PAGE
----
You can easily add your vanilla extract, honey, maple syrup, or fruit puree to create your own flavored yogurt with much more nourishing ingredients and likely way less added sugar.

overhead of homemade yogurt in mugs

How to serve yogurt?

At least someone in our house is having yogurt for breakfast every morning! Our favorite ways to serve it are with a scoop of applesauce, elderberry syrup, or a homemade fruit puree. Alternatively, fresh fruit or nuts with a dash of cinnamon makes a lovely parfait for breakfast or as a snack. Plain yogurt also is a perfect substitute for sour cream.

How long does yogurt last?

Because it’s fermented, your yogurt should last for up to one month just fine in your refrigerator. However, if you plan to use your last batch of yogurt as your starter culture, you should make another batch within one to two weeks. The longer you wait between batches, the weaker your cultures will be. The more frequently you make it, the stronger those cultures will be.

What if I skip a step, or my yogurt is still liquid and doesn’t turn into yogurt?

This has happened to us usually when I wait too long between batches and my starter culture has weakened. Most likely, your milk will still have that fermented milk smell and be totally fine to eat. In this case, we use it as buttermilk in cooking, baking, or smoothies. It’s a great chance to pick up a new starter culture and start again! If you forget about it and it develops any sort of mold or smell other than that fermented milk/yogurt smell, use it to water some plants or compost and start again!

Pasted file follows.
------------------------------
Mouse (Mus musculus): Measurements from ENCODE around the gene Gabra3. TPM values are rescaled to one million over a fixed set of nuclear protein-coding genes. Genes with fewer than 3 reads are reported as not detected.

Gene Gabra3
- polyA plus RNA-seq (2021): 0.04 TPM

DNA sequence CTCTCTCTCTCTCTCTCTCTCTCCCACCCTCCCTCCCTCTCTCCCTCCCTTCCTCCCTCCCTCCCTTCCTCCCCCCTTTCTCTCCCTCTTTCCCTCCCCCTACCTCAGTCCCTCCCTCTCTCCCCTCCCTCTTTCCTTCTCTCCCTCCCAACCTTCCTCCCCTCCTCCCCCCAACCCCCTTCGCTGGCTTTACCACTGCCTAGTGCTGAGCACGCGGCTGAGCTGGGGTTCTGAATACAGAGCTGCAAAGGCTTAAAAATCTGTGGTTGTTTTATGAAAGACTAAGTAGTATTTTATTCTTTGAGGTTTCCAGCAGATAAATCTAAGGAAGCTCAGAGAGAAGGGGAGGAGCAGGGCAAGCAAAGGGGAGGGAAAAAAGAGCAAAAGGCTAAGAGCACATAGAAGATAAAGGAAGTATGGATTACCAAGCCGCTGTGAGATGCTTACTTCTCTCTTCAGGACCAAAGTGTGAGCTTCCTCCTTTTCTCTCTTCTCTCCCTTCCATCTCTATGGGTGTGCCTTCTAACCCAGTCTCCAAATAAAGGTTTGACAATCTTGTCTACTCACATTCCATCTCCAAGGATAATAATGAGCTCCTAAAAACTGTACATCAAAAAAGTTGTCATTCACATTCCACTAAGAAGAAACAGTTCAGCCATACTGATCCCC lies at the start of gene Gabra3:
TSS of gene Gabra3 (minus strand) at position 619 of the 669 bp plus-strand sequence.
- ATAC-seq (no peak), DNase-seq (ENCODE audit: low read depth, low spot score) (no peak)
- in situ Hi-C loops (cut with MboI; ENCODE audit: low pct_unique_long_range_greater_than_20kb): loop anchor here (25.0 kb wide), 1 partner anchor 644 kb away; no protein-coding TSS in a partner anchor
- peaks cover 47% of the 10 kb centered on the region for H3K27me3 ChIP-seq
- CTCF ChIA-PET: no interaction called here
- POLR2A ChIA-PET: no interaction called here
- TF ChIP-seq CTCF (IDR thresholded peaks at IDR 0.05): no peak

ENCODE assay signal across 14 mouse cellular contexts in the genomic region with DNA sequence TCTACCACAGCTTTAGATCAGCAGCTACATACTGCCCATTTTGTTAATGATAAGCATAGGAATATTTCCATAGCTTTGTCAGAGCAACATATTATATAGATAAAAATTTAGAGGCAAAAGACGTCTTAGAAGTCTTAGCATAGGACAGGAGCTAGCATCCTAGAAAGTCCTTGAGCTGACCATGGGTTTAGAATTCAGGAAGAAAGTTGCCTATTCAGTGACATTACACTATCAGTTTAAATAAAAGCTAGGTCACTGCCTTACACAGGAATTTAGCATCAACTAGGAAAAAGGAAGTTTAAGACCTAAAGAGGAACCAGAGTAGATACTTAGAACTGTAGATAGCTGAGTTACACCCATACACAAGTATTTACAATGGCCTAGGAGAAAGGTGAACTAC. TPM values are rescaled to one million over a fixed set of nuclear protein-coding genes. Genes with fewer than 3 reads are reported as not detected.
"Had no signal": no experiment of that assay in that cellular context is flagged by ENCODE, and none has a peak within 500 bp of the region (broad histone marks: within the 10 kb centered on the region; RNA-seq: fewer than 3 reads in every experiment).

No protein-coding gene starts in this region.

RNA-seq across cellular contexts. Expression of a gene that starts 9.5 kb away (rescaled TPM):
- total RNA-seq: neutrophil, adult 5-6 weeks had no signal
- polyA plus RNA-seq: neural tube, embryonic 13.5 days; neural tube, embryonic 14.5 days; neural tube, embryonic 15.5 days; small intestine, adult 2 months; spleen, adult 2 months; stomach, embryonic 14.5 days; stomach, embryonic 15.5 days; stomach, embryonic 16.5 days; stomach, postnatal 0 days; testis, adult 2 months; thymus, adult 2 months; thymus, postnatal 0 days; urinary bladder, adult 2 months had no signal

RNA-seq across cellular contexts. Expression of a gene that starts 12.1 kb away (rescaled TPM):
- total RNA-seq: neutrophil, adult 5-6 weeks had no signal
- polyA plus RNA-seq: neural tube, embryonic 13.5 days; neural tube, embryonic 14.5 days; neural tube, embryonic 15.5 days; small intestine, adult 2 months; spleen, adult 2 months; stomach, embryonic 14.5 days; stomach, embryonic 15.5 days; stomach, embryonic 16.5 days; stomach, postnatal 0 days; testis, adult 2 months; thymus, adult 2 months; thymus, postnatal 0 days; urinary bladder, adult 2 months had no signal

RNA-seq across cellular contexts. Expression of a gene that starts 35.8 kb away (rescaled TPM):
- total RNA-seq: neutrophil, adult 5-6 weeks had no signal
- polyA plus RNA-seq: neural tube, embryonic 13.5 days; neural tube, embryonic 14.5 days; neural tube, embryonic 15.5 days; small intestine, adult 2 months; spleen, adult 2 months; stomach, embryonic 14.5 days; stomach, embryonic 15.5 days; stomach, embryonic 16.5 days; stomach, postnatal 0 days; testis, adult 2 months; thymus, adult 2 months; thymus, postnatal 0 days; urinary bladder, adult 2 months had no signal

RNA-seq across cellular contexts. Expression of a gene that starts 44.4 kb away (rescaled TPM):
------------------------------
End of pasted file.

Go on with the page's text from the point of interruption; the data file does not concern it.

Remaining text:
How do I make a thicker, Greek style yogurt?

This is done by straining off the whey from your yogurt. When your yogurt is finished you can strain off the whey with a strainer/cheese cloth. 

Crock Pot Yogurt Recipe

Ingredients:

  • half-gallon of milk (whole and organic recommended but any dairy milk will work)
  • ½ cup starter culture (either ½ cup of yogurt from your previous batch or ½ cup store bought yogurt with the only ingredients being milk and live and active cultures)

Directions: